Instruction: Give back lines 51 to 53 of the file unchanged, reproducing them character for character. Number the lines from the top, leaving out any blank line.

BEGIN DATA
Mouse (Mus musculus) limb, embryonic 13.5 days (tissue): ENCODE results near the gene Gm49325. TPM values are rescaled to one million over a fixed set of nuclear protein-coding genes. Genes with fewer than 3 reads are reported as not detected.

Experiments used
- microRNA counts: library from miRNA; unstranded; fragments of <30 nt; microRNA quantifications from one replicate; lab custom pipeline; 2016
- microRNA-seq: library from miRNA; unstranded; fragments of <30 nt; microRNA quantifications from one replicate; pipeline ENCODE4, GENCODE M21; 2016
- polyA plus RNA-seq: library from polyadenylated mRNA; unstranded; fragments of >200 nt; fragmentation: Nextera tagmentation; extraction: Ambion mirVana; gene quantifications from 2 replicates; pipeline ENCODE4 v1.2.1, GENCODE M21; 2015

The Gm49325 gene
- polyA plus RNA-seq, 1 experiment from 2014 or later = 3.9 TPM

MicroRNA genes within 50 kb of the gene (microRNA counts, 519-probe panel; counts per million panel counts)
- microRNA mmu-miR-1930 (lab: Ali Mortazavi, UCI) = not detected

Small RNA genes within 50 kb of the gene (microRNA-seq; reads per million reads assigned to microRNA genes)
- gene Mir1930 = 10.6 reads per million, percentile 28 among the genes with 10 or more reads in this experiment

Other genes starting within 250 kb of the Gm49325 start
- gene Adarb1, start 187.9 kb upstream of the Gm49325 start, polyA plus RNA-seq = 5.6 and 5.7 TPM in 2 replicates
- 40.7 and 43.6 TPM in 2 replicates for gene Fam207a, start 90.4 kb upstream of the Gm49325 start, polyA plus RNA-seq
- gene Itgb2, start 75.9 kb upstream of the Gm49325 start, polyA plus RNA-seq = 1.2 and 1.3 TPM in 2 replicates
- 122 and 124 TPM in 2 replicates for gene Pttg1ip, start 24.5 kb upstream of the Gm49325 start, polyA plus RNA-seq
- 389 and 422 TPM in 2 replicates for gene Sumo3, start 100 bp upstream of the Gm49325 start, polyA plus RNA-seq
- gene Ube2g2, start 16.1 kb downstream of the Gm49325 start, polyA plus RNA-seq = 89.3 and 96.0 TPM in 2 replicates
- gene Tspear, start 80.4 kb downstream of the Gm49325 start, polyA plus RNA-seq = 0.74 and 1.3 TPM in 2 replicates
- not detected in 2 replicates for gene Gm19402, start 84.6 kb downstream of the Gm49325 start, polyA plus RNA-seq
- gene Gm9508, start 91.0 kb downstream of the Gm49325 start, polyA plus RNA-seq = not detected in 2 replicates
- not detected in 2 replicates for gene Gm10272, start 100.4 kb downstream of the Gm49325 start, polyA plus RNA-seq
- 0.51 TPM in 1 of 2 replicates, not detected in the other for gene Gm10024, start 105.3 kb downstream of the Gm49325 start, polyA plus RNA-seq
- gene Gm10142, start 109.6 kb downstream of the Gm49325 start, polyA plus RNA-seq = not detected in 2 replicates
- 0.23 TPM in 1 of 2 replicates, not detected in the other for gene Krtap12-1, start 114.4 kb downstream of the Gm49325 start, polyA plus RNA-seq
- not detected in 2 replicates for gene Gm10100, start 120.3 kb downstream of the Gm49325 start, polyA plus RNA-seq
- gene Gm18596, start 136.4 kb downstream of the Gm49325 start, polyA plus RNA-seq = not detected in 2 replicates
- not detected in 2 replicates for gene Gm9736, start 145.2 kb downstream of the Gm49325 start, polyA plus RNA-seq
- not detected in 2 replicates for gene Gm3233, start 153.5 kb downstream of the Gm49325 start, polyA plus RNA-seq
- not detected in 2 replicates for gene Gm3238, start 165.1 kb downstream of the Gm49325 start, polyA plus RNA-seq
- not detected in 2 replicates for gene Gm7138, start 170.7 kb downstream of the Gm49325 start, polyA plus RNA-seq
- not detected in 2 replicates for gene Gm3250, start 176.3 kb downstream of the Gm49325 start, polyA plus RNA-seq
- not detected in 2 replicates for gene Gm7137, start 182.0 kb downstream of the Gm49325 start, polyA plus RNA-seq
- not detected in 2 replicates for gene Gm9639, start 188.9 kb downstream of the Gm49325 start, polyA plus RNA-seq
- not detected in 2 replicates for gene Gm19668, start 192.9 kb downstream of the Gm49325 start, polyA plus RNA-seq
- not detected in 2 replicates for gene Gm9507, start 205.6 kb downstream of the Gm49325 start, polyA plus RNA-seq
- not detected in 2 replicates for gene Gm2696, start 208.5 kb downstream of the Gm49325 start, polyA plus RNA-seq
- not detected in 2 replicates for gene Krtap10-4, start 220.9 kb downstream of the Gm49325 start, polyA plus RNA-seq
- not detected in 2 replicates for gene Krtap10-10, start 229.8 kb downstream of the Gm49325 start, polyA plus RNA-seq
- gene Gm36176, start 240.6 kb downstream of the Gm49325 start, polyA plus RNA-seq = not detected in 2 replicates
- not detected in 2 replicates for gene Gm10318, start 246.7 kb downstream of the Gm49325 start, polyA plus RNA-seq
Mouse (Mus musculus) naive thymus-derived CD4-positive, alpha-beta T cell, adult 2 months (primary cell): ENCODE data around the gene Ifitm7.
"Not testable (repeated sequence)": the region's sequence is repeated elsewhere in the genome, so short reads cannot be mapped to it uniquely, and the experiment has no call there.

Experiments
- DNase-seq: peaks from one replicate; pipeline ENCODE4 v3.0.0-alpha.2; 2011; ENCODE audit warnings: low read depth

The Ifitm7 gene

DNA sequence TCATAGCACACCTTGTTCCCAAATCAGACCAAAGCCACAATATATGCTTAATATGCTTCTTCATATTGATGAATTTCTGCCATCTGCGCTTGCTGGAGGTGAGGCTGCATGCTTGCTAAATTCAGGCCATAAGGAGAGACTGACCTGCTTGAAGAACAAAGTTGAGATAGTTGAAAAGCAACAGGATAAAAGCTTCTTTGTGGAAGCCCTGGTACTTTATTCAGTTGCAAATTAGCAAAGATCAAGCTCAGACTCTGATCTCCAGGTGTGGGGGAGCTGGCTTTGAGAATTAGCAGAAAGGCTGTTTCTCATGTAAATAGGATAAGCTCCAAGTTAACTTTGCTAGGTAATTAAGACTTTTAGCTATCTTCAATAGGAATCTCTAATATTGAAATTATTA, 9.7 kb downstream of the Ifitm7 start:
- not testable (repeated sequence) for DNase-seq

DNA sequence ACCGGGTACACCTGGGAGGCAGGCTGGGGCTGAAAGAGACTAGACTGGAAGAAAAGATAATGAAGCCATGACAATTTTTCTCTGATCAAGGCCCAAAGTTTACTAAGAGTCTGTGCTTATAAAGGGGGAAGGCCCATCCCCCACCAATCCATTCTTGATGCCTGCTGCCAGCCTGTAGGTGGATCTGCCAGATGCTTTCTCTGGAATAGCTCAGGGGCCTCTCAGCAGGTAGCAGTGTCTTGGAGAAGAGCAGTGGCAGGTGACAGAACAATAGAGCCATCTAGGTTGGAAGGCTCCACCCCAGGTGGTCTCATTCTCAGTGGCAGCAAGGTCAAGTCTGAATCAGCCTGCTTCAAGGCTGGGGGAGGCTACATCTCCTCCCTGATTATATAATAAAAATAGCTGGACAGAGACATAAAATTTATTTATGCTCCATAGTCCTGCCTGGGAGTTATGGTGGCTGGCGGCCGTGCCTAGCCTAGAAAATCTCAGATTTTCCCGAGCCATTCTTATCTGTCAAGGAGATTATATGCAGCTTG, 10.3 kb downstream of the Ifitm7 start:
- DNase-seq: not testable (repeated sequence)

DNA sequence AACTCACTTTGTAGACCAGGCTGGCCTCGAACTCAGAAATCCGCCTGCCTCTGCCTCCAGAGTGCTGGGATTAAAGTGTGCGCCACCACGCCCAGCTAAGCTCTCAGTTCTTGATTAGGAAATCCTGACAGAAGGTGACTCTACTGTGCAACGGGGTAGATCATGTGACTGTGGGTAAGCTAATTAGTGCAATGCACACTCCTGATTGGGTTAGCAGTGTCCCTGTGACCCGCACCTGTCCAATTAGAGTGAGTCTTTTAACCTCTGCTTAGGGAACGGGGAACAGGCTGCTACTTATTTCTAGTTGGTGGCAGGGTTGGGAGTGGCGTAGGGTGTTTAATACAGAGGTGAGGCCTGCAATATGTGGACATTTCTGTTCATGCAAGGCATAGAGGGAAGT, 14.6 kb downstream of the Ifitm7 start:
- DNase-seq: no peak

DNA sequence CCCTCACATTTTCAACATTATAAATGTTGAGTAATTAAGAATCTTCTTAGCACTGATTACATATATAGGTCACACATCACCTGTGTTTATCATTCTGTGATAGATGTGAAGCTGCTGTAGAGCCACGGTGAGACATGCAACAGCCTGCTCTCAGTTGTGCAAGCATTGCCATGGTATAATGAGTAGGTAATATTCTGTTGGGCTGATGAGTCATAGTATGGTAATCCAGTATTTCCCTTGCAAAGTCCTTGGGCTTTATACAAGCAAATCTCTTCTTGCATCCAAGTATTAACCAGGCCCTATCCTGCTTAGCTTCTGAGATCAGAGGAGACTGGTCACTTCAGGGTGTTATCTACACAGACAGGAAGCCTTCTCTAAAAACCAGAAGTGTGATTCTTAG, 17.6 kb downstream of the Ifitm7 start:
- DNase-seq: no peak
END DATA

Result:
DNA sequence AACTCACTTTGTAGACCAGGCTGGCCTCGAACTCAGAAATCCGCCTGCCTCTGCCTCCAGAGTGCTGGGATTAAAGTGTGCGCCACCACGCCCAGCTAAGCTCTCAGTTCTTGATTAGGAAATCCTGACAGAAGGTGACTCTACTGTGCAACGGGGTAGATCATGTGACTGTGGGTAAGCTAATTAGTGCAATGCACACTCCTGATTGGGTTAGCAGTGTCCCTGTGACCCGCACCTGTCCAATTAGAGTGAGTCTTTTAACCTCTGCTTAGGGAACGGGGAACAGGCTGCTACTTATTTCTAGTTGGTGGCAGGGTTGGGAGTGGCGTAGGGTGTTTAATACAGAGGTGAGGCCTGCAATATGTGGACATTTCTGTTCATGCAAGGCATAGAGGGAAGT, 14.6 kb downstream of the Ifitm7 start:
- DNase-seq: no peak

DNA sequence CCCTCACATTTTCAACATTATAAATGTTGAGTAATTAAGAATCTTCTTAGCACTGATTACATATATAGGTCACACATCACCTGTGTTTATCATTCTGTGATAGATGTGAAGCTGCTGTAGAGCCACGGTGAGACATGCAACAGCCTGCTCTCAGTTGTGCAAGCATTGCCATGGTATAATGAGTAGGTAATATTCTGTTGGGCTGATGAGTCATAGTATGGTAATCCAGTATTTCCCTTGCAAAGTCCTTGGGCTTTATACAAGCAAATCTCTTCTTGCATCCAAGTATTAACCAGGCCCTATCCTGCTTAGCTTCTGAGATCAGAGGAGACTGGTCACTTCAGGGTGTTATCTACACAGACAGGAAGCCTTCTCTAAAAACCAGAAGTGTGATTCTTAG, 17.6 kb downstream of the Ifitm7 start: